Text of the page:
Vintage Hardware: Past Perfect Paraphernalia

Vintage Hardware: Past Perfect Paraphernalia

Imagine you’ve spent umpteen hours restoring a piece of vintage furniture or building a perfect reproduction right down to the period appropriate finish, and are now standing before a wall of woefully inappropriate modern hardware choices at the local big box store. Frustrating? You bet, but you don’t have to settle for the wrong fittings, not as long as Vintage Hardware has your back.


Wander back through time via their web pages and you’ll find butterfly-shaped hinges, glass doorknobs, period handles, vintage lighting and reproduction switch plates and escutcheons. Can’t find an exact match for missing hardware? They’ll even make a custom reproduction for you. How did this wonderful resource come about? I spoke with Ken Kelly, the founder and CEO of the company, to get the backstory.

“I was an antique dealer living in Scotland shortly after my stint in the Air Force,” recounted Ken. “I had a good friend there whose father owned a foundry. They used to make hardware for my antiques when I needed it. They also let me come and play with metal, and that was one of the joys of my life.

“In 1975, I returned to California, my original home, where I ran three antique shops. When my friend’s father died, we did a business swap. I traded my antique export business to him for his father’s foundry. I packed up the foundry in 1978 and moved it from Scotland to Taiwan.


“About a year earlier, I had been to Taiwan on a fact-finding mission for the foundry and met Jane, the woman who would become my wife. She and her family lived in Kaohsiung, a port city near the bottom of the island. Her mother allowed us to use one of her business licenses, and we set up a factory for the foundry making antique reproduction furniture hardware. In 1995, we moved the factory to China.


“Then, in 2002, we visited Port Townsend, Washington, a quaint Victorian seaport and tourist destination. We loved it, and two years later we moved there and opened a store called Vintage Hardware. Almost immediately, I became involved in local historical activity. Port Townsend holds a Victorian Festival every year, and that year we hosted it. I became a trustee of the Historical Society, a member of the building committee of the Historical Research Center, and a prominent member of the Victorian Festival committee. About two years ago, we opened the world’s only Art Deco light museum right in our building.


“Today, Vintage Hardware is housed in a 35,000 square foot factory whose purpose is primarily to sell and promote the antique reproduction hardware we make. In addition to carrying over two thousand different pieces of vintage furniture and household hardware, we also do an almost unlimited range of custom pieces for homes, museums and government buildings. We cover a huge range of periods and styles, including Victorian, Edwardian, Arts and Crafts, Deco, Nouveau and others, and even make reproduction Bakelite handles and knobs in five colors.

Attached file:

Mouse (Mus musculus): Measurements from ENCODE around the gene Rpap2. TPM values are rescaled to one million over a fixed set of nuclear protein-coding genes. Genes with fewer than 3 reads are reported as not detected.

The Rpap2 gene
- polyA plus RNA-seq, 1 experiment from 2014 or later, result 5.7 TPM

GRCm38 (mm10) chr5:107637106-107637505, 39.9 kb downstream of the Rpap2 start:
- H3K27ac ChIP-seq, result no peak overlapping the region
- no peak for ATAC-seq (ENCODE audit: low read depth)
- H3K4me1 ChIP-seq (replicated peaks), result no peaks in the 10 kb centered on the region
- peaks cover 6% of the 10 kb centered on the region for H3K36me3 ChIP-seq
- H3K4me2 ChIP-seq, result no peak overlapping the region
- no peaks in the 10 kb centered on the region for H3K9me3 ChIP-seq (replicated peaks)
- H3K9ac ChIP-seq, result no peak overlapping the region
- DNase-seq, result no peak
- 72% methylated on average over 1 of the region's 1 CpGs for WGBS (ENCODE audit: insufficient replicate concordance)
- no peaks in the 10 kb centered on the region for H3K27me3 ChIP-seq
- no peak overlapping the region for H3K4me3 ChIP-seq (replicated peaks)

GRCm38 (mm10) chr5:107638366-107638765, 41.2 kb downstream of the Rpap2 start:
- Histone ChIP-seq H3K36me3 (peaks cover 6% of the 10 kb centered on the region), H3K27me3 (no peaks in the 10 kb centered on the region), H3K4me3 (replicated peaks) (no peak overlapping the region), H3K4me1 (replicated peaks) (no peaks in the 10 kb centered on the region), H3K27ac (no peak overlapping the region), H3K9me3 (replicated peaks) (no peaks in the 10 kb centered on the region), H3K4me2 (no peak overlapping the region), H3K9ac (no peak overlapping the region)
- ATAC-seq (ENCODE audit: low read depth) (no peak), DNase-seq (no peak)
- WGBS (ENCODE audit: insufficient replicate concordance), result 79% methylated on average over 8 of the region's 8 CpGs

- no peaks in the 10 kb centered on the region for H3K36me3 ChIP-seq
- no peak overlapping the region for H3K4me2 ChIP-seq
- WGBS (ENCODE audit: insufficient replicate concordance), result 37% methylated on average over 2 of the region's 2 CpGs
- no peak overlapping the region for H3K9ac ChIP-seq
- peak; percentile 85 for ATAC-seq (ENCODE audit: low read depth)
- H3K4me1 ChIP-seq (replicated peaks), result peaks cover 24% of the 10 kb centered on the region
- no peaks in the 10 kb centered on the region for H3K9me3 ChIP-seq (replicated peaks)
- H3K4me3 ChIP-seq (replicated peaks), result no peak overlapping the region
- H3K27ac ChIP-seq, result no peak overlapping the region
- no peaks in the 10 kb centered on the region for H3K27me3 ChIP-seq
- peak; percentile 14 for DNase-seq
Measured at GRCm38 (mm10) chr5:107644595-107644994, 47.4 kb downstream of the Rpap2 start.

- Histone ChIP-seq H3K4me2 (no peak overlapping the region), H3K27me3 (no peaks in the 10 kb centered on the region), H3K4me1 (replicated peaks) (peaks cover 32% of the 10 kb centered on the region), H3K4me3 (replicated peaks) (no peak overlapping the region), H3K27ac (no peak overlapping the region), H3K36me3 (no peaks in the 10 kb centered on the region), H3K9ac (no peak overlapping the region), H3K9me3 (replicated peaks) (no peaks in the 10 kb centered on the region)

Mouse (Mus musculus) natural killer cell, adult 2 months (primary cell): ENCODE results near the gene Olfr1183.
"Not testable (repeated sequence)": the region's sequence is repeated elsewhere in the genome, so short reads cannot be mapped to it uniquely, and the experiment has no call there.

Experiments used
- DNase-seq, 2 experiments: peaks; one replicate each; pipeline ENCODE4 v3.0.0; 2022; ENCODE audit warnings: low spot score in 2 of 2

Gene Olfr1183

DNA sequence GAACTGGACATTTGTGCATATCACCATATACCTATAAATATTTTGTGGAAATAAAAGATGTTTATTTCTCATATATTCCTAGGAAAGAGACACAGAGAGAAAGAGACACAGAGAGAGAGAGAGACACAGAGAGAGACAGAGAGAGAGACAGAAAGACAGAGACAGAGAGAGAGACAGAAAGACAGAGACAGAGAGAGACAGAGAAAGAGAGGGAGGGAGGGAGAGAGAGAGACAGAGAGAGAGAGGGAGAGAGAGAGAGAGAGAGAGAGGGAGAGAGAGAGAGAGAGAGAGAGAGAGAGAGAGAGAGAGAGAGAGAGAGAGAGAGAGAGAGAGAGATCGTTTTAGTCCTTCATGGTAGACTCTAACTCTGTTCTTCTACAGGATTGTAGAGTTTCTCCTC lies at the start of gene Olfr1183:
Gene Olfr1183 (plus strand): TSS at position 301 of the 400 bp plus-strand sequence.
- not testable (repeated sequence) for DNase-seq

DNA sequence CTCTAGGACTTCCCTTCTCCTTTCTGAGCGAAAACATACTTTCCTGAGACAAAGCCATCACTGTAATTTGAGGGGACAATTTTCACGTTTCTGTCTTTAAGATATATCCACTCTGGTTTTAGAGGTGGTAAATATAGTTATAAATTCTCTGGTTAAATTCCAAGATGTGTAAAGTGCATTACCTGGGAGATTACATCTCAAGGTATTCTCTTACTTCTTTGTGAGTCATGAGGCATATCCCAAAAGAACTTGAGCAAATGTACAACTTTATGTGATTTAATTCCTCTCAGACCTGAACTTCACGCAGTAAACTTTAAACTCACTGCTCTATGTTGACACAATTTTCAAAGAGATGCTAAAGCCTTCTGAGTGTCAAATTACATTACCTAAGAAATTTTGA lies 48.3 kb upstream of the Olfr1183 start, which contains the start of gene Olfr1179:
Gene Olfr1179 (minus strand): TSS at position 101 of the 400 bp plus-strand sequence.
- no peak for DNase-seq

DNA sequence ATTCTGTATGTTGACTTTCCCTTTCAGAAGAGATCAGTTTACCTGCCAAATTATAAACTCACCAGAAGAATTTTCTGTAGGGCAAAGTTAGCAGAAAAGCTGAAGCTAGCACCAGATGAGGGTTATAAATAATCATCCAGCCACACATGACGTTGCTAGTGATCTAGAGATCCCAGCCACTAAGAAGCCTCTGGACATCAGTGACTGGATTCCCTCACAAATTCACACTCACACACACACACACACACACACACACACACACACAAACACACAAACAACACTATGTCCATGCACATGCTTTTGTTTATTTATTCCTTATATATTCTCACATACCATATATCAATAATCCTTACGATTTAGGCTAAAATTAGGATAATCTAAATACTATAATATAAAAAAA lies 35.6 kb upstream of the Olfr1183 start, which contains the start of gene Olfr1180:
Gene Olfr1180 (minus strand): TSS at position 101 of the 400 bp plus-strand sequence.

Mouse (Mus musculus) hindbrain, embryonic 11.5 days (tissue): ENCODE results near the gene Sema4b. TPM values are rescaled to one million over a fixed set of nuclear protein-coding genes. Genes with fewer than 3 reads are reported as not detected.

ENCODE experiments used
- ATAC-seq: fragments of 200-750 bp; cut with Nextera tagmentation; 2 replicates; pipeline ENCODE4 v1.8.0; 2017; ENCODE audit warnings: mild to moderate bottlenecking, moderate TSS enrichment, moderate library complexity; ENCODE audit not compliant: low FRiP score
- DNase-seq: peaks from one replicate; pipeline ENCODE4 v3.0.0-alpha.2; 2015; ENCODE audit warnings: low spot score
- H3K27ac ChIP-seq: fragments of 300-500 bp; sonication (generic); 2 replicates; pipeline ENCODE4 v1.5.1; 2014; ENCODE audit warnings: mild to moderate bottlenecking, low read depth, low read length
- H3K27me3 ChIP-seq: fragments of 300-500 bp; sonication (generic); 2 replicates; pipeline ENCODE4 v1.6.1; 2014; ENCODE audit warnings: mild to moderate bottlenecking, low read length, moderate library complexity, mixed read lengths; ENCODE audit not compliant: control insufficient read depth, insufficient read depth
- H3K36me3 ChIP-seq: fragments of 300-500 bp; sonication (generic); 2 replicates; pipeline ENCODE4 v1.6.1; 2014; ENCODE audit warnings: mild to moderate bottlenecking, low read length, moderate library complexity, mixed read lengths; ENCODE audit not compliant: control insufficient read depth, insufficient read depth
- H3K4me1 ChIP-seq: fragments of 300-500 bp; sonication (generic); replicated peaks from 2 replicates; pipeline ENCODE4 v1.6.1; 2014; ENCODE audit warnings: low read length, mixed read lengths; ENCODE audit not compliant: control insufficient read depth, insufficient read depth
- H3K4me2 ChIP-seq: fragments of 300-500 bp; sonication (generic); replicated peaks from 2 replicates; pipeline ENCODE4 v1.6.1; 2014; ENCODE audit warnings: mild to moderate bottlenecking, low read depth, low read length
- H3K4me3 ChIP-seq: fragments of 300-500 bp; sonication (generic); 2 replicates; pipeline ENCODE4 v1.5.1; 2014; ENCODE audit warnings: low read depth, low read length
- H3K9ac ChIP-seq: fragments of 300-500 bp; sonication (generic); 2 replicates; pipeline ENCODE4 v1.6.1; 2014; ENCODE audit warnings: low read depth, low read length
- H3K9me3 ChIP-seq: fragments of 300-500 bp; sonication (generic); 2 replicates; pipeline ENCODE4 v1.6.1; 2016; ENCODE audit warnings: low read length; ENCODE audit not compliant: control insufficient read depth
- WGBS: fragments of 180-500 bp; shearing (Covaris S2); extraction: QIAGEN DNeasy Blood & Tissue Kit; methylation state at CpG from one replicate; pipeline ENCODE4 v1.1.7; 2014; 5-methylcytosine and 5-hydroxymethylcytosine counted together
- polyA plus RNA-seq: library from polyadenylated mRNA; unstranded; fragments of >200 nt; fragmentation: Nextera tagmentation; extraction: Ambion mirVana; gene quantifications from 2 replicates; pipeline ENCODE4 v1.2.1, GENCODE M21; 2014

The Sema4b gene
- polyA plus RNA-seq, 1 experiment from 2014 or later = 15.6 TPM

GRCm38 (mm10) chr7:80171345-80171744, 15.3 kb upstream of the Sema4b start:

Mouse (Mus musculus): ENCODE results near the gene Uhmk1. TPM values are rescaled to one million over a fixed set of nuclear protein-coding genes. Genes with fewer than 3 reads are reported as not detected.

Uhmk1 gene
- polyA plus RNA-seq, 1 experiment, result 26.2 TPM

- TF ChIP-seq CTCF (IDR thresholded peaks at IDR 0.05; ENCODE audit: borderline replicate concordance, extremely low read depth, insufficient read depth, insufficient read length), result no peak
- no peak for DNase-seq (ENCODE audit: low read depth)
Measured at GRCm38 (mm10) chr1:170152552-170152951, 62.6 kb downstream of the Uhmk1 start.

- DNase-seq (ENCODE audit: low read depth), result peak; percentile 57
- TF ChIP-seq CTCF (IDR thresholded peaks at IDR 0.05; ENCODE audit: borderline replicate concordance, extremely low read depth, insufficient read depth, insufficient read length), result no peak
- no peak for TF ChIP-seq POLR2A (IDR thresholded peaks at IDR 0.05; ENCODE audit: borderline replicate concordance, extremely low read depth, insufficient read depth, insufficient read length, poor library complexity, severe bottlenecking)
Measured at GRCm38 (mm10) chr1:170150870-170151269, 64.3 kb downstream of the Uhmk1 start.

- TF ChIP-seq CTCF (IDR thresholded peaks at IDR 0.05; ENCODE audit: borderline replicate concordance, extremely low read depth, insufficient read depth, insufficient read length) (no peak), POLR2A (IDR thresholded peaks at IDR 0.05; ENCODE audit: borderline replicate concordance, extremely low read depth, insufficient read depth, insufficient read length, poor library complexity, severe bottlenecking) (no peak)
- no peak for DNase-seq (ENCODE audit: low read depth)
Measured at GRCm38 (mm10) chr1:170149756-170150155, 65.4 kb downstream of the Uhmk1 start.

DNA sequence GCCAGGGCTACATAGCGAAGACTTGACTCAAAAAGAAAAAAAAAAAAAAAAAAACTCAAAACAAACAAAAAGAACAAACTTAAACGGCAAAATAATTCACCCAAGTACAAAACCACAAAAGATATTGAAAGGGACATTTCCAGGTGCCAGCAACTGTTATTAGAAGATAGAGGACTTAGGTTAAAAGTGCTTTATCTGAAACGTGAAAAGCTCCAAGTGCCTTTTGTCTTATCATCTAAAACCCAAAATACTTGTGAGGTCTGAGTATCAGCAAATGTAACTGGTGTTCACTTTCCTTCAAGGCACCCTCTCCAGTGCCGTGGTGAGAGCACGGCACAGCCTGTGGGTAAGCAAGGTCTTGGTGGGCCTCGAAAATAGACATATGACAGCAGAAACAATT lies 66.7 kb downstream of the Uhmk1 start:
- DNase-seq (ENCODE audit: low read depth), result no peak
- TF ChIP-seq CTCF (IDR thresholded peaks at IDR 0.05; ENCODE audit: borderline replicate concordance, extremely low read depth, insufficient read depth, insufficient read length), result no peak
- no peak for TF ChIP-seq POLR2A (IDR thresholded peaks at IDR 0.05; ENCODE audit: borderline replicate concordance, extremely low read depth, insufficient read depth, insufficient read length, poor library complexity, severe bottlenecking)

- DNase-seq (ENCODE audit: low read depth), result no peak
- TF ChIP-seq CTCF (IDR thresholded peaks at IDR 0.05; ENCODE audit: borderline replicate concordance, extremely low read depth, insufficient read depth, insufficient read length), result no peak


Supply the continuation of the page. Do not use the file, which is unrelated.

“We sell all over the world from our catalog and web site, and have an outstanding reputation after three decades in the business. Over the years, we’ve done hardware and lighting for jobs ranging from the San Jose trolleys to the White House.


“Some of our pieces,” Kelly explained, “are surprisingly complex to manufacture. For example, some chandeliers require as many as 90 different silicone rubber molds, used for pouring wax. The metal parts are then made by lost wax casting, a jewelry making method that results in strikingly precise details. Typically they are cast by hand. Often genuine mica sheets are cut and set by hand for the shade panels.


“At the moment we are in a ‘green’ growth period,” Ken told me rather proudly. “We are currently the only manufacturers of Victorian fixtures with electronic compact fluorescent light (CFL) bulbs. We offer reproduction fin de siecle fixtures made with Energy Star rated bulbs, and are working on the first ballast-free LED replacements for fluorescent tube fixtures. The four-foot tube we are currently working on will have 300 LEDs and put out nearly 800 lumens, but will draw a mere 11 watts.”

I’ll be the first to admit that the Vintage Hardware web site is truly a delight to wander through, but no matter how fascinating a web site is, it’s not quite the same as seeing the real thing. Ken feels the same way.


“I just wish everyone could come to the shop and kick the tires,” Kelly says somewhat ruefully. “Of course, if you can make it to Port Townsend, Washington, by all means come and visit. I’m certain you will walk away amazed.”

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